I did not catch the American Hustle reference, but you seem to have a knack for catching stuff like that. (Excellent movie BTW.)

Agree with the crudity thing. I assume that people talk like that IRL, and is *is* realistic, but there are a lot of things people do IRL that isn’t regarded as interesting television. I envision an entire episode where you see EVERY character on the toilet. I mean, sometimes the phone or doorbell rings while you’re on the toilet, right?
Come to think of it, I DO want this to happen, as it would be fun to see every character deal with it in their own way.
“Ah do appreciate your call, Raylan, but seeing as I am in the middle of evacuatin’ mah bowels, perhaps we can postpone this conversation ’til ah am no longer in a state of fecal urgency?”
“Marshal, you have caught me with my pants down in the most literal sense. I am currently in the boys’ room of my mobile office. Now, either you join me in here, or you keep your pants on – figuratively speaking – and wait for me to finish…”
“Goddamn Raylan, can’t a man take a shit in his own goddamn whorehouse?”

I also don’t understand the episode titles. They must have some kind of hidden meaning, as they don’t overtly refer to what is happening in the episode. I prefer unambiguous “Friends”-style titles: “The one where Boyd goes to Mexico to make a drug deal”. (No, I really don’t.)
“The Toll” meaning “The price you have to pay to go past this point” could refer to Ava having to kill Judith to get to control the prison heroin trade. “Starvation” could be the disappearance of the heroin (half got taken by Raylan when that knife-happy Crowe died, and the other half when Dewey bum-rushed the deal).

The mono-racial prison: I think I mentioned this earlier but aren’t dorms racially segregated? The earlier black vs white tension was in the yard, and since then we’ve only been inside the dorms. But yeah, if I trusted the writers more, I would like me some racial prison tension. But only if they could do so organically and tie it together with the rest of the universe. I assume that Limehouse has a few tentacles inside the prison? This could be an entire season, the men on the outside (Gunnar, Boyd, Limehouse) trying to outwit each other to get “their” women (Gretchen, Ava, my-wishful-thinking-Limehouse-relative) on the inside the upper hand, or vice versa.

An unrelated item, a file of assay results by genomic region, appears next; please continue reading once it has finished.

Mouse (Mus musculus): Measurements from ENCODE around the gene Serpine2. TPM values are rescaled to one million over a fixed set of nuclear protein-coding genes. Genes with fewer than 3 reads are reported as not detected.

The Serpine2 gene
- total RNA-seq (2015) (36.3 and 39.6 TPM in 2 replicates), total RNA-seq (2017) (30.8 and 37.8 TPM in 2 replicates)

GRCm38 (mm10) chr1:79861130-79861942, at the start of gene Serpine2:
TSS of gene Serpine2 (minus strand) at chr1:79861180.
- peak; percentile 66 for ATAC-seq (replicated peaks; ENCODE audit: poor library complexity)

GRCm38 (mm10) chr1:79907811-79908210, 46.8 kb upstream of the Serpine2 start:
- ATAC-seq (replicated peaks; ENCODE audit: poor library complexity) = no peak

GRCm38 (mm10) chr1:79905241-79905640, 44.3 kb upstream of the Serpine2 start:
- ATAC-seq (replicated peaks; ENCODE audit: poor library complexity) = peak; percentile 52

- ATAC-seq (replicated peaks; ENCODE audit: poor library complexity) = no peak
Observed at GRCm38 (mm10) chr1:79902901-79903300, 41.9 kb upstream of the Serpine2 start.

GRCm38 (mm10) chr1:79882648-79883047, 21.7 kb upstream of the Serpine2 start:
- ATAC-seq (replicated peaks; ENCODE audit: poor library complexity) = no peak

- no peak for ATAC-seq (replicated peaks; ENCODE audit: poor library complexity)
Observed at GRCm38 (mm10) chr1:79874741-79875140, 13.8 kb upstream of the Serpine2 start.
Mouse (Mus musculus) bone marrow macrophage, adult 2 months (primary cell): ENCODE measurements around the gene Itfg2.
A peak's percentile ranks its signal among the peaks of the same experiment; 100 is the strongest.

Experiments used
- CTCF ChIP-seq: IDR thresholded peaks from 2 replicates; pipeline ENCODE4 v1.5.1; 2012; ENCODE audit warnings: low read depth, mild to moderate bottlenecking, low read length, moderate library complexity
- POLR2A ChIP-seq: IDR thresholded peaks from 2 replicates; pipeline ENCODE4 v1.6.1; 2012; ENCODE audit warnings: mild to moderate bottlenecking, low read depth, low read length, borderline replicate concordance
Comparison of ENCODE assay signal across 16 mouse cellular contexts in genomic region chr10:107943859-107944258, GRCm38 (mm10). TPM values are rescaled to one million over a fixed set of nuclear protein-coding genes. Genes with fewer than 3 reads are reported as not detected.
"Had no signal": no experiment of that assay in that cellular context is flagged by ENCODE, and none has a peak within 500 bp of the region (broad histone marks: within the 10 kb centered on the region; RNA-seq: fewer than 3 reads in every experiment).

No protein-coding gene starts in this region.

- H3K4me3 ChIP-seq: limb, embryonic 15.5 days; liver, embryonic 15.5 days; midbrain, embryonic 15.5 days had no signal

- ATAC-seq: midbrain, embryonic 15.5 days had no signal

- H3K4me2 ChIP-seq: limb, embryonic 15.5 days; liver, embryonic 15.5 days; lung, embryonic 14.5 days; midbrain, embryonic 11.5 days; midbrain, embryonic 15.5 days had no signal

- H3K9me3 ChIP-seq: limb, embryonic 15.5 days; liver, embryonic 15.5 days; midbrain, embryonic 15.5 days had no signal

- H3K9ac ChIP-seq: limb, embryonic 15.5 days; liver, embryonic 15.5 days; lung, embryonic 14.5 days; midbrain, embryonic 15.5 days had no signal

And poor, sweet Dewey. It seems so fitting for him to be his own undoing in that manner. And he went out on a malapropism: “Third person? You mean this guy?”

The weirdness of the titles tells me that perhaps the scripts were heavily rewritten and/or or the story arcs seriously changed somewheres along the line, which would help explain some of the throw-it-and-see-if-it-sticks level of writing and plotting this season, especially the last four or five shows.

Re: the mono-racial prison: even the prison yard looked all-white to me in this episode. Justified is walking back from that flavor to the story line, which is too bad. Person or persons want it to be more light-hearted, I suppose.

Sounds like your bathroom episode is some kind of YouTube video in the making. Fan fiction at its finest!! I just found Dewey asking the older lady if he could use her bathroom to “take a shit” extremely unrealistic. Although of course, people talk like that. To your point, they also say things like “Hmm, when’s the last time I watered my plants?” or “Time to clean the litterbox,” but those don’t make for compelling dialogue either. The lame crudity speaks to a very juvenile sensibility they are either expressing or trying to reach.

Not sure if you watch Game of Thrones, but I am doing a group recap/discussion on that show, as well.

We rarely see anyone watering their plants in any TV series, unless there is a need for a little old lady who becomes a witness to something that happens in the street. Old ladies watering their plants seem to be at least 50% of all witnesses in the American legal system.

The puerile potty-talk probably says a lot about the writers. I remember an old Monty Python sketch in a typical Agatha Christie whodunnit murder-at-the-manor setting, which is a perfect example of writers being unable to distance themselves and their interests from their characters. https://www.youtube.com/watch?v=JTVDOx35FNg

Oh, do I watch GoT! I’ll be there in a jiffy!

Speaking of swords-and-sandals, do you watch Vikings? Plenty of fodder for discussions on depictions of strong females in media, as well as women in history. On a forum I frequent, most non-scandinavian viewers of Vikings can’t believe that it is a pretty accurate portrayal of history. All scandies on the forum have to explain to the incredulous non-scandies that, yes, a thousand years ago, women could divorce their men, fight in battles alongside men (why don’t we go pillaging together like we used to, don’t you love me?), and kill any man, including their husband, if they raised their hand against them. It’s also very pleasing that white anglo-saxon christians are the bad guys.
Amusingly, Vikings runs on History Channel, and is probably the most factually correct program they’ve ever broadcast, despite it being fiction.